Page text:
Attention FAE Customers:
Please be aware that NASBA credits are awarded based on whether the events are webcast or in-person, as well as on the number of CPE credits.
Please check the event registration page to see if NASBA credits are being awarded for the programs you select.

In State of the State, NY Gov. Hochul Announces No Income Tax Increases, Proposes Tax Incentives

S.J. Steinhardt
Published Date:
Jan 11, 2023

Wikimedia Commons: Official portrait of Lieutenant Governor of New York Kathy Hochul, taken in November 2017

Delivering her second State of the State address, and her first since being elected in her own right, New York Gov. Kathy Hochul outlined her policy proposals for the coming year. She said that, given the state's rosy economic situation, she would not increase income taxes. She also announced tax incentives targeted at boosting economic activity among certain groups and industries.

Noting that the state experienced “unprecedented revenues from Wall Street and tax receipts and were flush with federal aid,” Hochul highlighted her decision to build up the state’s reserves in preparation for a potential recession without raising taxes.

But in her State of the State book, she did make other tax-related proposals designed to drive policy objectives. One she highlighted from the previous year was the $25 million Digital Game Development tax credit to grow the state’s gaming industry,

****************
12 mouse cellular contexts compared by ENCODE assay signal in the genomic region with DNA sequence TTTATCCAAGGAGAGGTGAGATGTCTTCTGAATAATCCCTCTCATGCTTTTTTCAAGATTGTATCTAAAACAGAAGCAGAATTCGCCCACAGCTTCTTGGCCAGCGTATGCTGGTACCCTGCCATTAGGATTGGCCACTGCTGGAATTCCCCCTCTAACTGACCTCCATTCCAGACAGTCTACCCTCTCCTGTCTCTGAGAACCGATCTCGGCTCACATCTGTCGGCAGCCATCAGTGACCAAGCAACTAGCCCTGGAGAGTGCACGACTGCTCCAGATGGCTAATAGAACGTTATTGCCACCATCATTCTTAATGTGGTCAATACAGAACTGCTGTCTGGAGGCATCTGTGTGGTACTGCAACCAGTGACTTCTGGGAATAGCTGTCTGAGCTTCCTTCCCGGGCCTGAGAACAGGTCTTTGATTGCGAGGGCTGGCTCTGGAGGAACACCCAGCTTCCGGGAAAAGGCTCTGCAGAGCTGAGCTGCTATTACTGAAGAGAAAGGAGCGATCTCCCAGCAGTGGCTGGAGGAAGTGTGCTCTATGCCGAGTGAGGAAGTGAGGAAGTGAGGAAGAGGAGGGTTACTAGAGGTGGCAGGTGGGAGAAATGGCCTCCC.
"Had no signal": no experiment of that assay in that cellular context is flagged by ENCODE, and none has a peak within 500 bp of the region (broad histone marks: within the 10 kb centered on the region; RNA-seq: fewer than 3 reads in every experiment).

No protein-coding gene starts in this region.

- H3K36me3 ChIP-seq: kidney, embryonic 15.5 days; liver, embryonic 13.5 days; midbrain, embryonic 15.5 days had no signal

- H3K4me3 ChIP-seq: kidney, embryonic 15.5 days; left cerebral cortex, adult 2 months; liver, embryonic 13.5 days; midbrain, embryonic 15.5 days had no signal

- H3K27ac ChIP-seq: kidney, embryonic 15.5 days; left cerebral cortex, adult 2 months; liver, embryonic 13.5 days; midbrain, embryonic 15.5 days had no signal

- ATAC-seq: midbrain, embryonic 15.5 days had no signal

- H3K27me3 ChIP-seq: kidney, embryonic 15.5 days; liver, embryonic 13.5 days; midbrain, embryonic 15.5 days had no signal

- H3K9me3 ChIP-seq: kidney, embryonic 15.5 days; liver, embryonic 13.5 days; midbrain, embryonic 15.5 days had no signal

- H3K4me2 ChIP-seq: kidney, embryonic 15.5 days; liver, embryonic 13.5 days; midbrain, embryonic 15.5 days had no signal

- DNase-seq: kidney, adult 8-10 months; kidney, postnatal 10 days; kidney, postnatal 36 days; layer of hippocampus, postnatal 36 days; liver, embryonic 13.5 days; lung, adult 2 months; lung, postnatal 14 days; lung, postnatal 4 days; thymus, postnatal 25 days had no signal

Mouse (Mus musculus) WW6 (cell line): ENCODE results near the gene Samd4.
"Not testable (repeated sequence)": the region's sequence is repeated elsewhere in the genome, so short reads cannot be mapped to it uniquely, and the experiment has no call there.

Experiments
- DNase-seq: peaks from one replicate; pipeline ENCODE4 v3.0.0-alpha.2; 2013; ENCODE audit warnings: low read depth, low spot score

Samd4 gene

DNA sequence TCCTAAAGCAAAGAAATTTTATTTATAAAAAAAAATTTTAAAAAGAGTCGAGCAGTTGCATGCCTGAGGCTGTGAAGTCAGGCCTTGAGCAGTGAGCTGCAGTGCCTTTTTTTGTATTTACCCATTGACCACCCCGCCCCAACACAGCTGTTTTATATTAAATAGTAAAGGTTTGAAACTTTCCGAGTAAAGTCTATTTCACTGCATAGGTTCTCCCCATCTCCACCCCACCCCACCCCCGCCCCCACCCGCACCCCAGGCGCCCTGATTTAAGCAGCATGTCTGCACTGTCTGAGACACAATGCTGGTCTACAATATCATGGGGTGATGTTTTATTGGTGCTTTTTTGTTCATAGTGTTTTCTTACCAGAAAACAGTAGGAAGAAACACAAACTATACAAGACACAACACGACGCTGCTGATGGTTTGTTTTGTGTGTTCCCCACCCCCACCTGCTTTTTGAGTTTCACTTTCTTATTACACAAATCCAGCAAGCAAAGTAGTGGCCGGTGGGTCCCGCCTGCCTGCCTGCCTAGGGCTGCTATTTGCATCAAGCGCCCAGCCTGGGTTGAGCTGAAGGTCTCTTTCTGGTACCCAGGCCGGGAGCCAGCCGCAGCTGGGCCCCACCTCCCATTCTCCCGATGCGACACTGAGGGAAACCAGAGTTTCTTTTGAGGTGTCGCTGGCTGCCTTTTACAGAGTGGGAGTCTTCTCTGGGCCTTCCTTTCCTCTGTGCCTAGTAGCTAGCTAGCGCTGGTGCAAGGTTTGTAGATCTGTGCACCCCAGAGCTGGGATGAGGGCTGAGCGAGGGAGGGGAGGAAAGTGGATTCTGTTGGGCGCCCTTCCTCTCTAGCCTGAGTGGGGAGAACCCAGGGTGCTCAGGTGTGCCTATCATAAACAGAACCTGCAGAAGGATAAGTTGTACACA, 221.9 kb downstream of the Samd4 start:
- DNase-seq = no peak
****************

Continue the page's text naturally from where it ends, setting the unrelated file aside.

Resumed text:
To spur the adoption of new farm equipment, such as those emit fewer emissions, the governor proposed modifying the 20 percent Investment Tax Credit (ITC) for farmers to make it refundable for a five-year period. This would allow them to make investments in qualified capital expenses. She also pledged to adopt a statewide business income tax credit for child care, and to make it easier to obtain tax credits such as the state’s earned income tax credit and the Empire State Child Credit (ESCC), which many eligible New Yorkers do not receive.

The governor’s State of the State book said that at least 4 percent of those who are eligible for the ESCC "do not receive it because they do not claim the credits despite being eligible. This leaves at least $45 million undistributed annually." She added that “outdated methods of communication between residents and the Department of Taxation and Finance (DTF) can also lead to delays, confusion, and missed refunds.” To improve the customer experience, she proposed that the DTF implement more mobile and digital options so that recipients can receive their benefits directly—and save the department the $200,000 that it spends annually in mailing paper checks.

Noting that the state’s minimum wage has remained at $15 an hour despite a 13.4 percent increase in the cost of living since October 2020, the governor proposed indexing it to the rise in the Consumer Price Index for the Northeast Region. Seventeen other states have already done so, or are planning to do so, in some form.

Click here to see more of the latest news from the NYSSCPA.